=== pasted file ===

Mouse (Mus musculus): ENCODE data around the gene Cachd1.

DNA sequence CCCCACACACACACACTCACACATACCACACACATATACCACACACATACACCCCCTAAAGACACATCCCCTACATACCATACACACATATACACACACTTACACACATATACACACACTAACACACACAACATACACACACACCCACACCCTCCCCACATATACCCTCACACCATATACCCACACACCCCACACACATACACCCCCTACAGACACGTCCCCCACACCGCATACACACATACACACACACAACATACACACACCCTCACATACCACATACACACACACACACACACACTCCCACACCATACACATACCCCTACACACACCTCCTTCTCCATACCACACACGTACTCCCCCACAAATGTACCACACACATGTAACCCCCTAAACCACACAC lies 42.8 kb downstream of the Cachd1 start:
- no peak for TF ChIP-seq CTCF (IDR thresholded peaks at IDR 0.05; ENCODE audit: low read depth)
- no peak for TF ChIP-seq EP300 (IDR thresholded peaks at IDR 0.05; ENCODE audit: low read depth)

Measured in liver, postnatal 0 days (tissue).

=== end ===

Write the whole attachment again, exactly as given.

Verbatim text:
Mouse (Mus musculus): ENCODE data around the gene Cachd1.

DNA sequence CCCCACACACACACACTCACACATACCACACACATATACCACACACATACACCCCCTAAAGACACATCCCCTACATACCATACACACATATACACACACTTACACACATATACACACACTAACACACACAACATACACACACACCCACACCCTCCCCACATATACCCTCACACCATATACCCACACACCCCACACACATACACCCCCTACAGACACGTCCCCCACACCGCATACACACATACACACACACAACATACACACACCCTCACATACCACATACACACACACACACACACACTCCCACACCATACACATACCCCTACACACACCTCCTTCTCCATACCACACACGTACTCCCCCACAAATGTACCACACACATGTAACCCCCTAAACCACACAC lies 42.8 kb downstream of the Cachd1 start:
- no peak for TF ChIP-seq CTCF (IDR thresholded peaks at IDR 0.05; ENCODE audit: low read depth)
- no peak for TF ChIP-seq EP300 (IDR thresholded peaks at IDR 0.05; ENCODE audit: low read depth)

Measured in liver, postnatal 0 days (tissue).